Revisiting FLASH GORDON (2007): Episodes 8-10: The Barin trilogy (spoilers)
“Alliances”: Picking up right where “Life Source” left off, Flash travels with Baylin through the lingering rift to follow up on Vultan’s lead (“Ascension”) that Dr. Gordon went to live with the Verden. (Why didn’t he do this before? Presumably because he had other priorities by the time he gained access to the first rift created in “Life Source.”) Baylin, an exile from the Verden, is uneasy about returning. Zarkov impulsively follows them through, eager to see Mongo at last. There, they meet one of the most important charcters from the mythos, Barin (Andromeda‘s Steve Bacic), a hereditary leader of the Verden. (In the comics, he’s Prince Barin of Arboria; here, he’s the son of the former leader of the Verden, whom Ming had executed years before.) Barin and Baylin know each other, allowing her to vouch for the Earthmen. But Flash’s inquiries about his father are met with furtive looks and evasions by all the Verden he talks to.
Barin has his own problems; the Verden are suffering from “the Sickness” that results from inadequate pure water supplies, but Ming will only extend their water rations if they agree to fly his new flag, which he insists is a symbol of global unity but which Barin sees (correctly) as a symbol of Ming’s domination. Still, the only alternative is the Lottery, a Verden tradition in which families are cast out when resources run short. It turns out that Baylin’s family was thus cast out, so she’s not happy about the tradition. Nor is Barin, after seeing her again and being reminded of the cost. But the Verden aren’t painted as evil for employing this tradition; Neya (Kerry Sandomirsky), the Verden leader who calls for the Lottery, participates in it herself, and accepts the verdict bravely when she draws the black stone condemning her to exile. With her fate seemingly sealed, she confesses to Flash that she did know his father rather well, and that he lived among them and helped them for some time.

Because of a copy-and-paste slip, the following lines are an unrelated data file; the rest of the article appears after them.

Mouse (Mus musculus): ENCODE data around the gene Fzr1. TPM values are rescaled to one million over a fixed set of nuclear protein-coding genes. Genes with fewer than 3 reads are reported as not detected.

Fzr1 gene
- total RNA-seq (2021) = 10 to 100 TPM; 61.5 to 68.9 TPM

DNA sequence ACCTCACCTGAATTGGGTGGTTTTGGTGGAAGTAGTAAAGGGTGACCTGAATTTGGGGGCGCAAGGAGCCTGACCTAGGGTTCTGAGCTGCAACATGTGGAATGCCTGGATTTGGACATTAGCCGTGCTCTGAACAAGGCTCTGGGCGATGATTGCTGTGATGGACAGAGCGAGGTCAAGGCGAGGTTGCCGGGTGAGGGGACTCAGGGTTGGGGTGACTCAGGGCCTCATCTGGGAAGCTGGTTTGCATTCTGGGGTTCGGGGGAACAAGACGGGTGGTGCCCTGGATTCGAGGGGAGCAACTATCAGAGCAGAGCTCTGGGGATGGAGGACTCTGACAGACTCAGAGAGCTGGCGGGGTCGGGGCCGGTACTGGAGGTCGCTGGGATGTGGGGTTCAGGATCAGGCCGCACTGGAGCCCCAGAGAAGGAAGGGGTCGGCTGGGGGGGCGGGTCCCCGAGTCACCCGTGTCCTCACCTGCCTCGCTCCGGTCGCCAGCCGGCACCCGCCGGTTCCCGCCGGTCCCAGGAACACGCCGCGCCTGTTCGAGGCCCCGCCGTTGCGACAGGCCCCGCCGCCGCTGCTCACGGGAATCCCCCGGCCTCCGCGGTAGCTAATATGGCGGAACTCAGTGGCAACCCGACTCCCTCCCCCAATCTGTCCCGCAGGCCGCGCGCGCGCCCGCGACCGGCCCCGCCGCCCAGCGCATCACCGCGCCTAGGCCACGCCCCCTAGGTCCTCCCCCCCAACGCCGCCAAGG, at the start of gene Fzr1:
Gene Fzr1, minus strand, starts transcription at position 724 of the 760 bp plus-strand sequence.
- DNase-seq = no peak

Flash discovers that the Verden have a hidden water-purification machine which his father built, but which is now broken. Barin resents Dr. Gordon for making his people dependent on the machine, enabling their population to grow to a size that can’t survive without the extra clean water it no longer produces. (We’ll see in “The Sorrow” that Mongo’s denzens have good reason to distrust the idea of living beyond what the land can provide.) But Flash offers to repair it and gets Zarkov in on the work, along with the Verden “tender” Quin (Michael Eklund), the one responsible for maintaining their technology. Some worldbuilding hints here as we learn that the Verden (and the denzens in general, I suppose) once had higher technology but now struggle to repair the remains of what their forebears left. Evidently Ming hoards the advanced technology and the scientists in Nascent City and leaves the rest of the denzens to make do with what they can salvage and maintain from the past. But the Verden don’t trust the water machine to work, so the Lottery goes ahead, and Barin swallows his pride and resentment and goes to grovel to Ming. Turns out that Ming has decided to respond to Aura’s desire for greater involvement in politics in a particularly imperious and manipulative way: he gives her to Barin in marriage to forge an alliance with the Verden, without giving Aura a say in the matter.
(At this point in the series’ initial run, it was starting to occur to me that Flash and the gang should just be bringing some of those big water-cooler bottles through with them every time they go to Mongo. Or maybe some water purifiers from a camping store. It wouldn’t be enough to put a serious dent in Ming’s stranglehold, but it’d be great for winning the goodwill of the various cantons.)